Producers risk heavy fines for their products and packaging pollution

Written by
Dr Ayub Macharia

Kenya has pronounced itself loudly on its transition from linear to circular economy through the Sustainable Waste Management (SWM) Policy (2021) and SWM Act 2022 which became operational on 23rd July 2023. One of the gains in the SWM Act is expansion of the scope of the waste generator to include producers. Section 13 of the SWM Act states that “Every producer shall bear extended producer (EPR) obligations to reduce pollution and environmental impacts of the products they introduce into the Kenyan market and waste arising therefrom. Every producer shall fulfill their extended producer responsibility obligations individually or collectively in a compliance scheme”.

EPR is a policy approach based on the Polluter-Pays Principle in which producers are given significant responsibility – financial, organizational, and/or physical – for the product design, collection, treatment, and disposal of the waste from the products they introduce in the market.

According to the SWM Act 2022 EPR is defined as an “environmental management approach in which a producer‘s responsibility for a product is extended to the post-consumer stage of a product life cycle”. Further, a producer is defined as “an entity that introduces goods, products, and packaging into the country using authorized means by manufacturing, importing, converting, filling, refilling, repackaging or rebranding. In this regard, the Producers are obligated just like other waste generators to ensure that their products and associated waste are appropriately managed.

On 30th August 2023, the National Environment Management Authority (NEMA) issued a public notice requiring all producers to submit extended producer responsibility implementation plans as evidence of compliance with(Section 13) of the Sustainable Waste Management Act 2022. NEMA also released two public notices on 11th September 2023 and on 17th October 2023 requiring all producers and associated producer responsibility Organizations to remove all post-consumer waste from the environment as a matter of urgency to ensure they do not clog drainage systems, obstruct the flow of rivers or cause pollution to ecosystems. NEMA reiterated that legal action will be taken on any producer and associated PROs whose product or packaging is found littering the environment.  

Unlike in the past when a member of the public was the only one held responsible for littering, the producers can now be held liable to demonstrate measures taken to ensure that their products and packaging do not pollute the environment. Hence littering went unpunished if the owner of the space or the polluter is unknown. However, as per SWM Act Section 13, a label on a product or packaging prescribes who is responsible for pollution. In this regard, the two public notices are clear indications that responsibility for pollution has taken a new dimension as per SWM Act 2022.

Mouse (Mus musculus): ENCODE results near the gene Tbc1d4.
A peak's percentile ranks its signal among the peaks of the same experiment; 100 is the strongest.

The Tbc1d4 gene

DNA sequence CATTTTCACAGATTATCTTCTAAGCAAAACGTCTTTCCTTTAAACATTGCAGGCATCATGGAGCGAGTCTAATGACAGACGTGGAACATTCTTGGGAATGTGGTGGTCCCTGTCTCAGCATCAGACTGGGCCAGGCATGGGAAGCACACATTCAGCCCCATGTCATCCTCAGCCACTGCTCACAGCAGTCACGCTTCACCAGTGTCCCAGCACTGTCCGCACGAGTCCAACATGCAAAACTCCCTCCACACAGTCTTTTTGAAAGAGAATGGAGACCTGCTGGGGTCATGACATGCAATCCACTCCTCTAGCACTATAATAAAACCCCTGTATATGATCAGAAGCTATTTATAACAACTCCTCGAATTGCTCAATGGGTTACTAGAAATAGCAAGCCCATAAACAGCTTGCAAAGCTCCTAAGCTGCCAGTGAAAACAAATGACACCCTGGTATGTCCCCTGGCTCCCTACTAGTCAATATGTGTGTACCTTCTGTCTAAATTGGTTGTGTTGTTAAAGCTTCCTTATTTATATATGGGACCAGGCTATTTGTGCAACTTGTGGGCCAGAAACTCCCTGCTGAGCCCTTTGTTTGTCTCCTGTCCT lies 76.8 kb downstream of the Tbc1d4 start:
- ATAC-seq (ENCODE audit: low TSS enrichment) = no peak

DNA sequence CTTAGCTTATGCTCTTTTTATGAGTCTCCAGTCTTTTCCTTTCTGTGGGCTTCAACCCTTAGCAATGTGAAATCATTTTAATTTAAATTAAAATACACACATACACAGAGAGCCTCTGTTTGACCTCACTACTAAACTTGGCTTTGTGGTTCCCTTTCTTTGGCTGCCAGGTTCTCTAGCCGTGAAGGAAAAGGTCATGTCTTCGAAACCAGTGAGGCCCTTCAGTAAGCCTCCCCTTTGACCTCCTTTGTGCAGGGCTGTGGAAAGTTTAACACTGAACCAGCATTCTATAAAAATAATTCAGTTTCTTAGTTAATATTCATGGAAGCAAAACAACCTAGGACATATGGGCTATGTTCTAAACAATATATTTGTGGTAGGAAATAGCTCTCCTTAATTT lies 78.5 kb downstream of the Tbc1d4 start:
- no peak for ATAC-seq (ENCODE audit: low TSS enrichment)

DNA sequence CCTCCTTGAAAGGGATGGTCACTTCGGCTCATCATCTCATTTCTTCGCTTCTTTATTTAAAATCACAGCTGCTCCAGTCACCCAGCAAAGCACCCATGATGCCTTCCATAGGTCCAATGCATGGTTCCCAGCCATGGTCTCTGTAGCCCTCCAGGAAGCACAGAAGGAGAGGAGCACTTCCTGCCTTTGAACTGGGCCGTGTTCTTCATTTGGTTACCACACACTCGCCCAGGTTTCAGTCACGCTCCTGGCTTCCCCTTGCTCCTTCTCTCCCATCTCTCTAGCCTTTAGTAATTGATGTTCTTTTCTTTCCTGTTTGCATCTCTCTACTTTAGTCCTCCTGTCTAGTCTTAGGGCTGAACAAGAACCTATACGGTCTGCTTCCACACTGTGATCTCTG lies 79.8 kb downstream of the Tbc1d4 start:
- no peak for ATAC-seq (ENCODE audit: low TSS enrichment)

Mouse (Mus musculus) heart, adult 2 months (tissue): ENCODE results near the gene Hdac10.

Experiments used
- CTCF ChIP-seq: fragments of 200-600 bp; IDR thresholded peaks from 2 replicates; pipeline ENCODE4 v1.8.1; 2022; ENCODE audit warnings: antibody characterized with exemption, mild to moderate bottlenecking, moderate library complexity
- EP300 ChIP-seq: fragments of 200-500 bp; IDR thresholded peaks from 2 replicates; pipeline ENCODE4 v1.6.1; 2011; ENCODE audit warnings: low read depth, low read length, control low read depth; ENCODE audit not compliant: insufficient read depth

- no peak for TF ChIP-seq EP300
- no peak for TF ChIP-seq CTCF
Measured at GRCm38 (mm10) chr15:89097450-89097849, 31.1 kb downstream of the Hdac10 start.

While section 13 of the SWM Act helps to place responsibility for pollution on the producer, further guidance regarding the waste littering crime is provided in section 4 of the Waste Management Regulations 2006 which provides for the responsibility of the waste generator. Section 4(1) postulates that “No person shall dispose of any waste on a public highway, street, road, recreational area or in any public place except in a designated waste receptacle”. Further, Section 4.2 of the regulations states, “A waste generator shall collect, segregate and dispose of such waste in the manner provided for under these Regulations”.

Hence, a prosecution script is already set by joining the dots, whereby SWM Act 2022 Section 13 will be read together with Section 4 of the Waste Management Regulations 2006. It is not difficult for NEMA to amass evidence to prove a pollution case, hence producers and PROs should swing into action and initiate clean up activities for their products and packaging as demanded by NEMA. If prosecuted and convicted, the penalty is as prescribed in the Environmental Management and Coordination Act (EMCA) 1999 Section 142 which reads verbatim as follows:-

EMCA Section 142: Offences relating to pollution

(1)     Any person who—

(a) discharges any dangerous materials, substances, oil, oil mixtures into land, water, air, or aquatic environment contrary to the provisions of this Act;

(b) pollutes the environment contrary to the provisions of this Act;

(c) discharges any pollutant into the environment contrary to the provisions of this Act,

commits an offence and shall on conviction, be liable to a fine not less than two million shillings but not more than five million shillings.

(2) In addition to any sentence that the Court may impose upon a polluter under subsection (1) of this Section, the Court may direct that person to—

(a) pay the full cost of cleaning up the polluted environment and of removing the pollution;

(b) clean up the polluted environment and remove the effects of pollution to the satisfaction of the Authority.

(3) Without prejudice to the provisions of subsections (1) and (2) of this section, the court may direct the polluter to meet the cost of the pollution to any third parties through adequate compensation, restoration or restitution.

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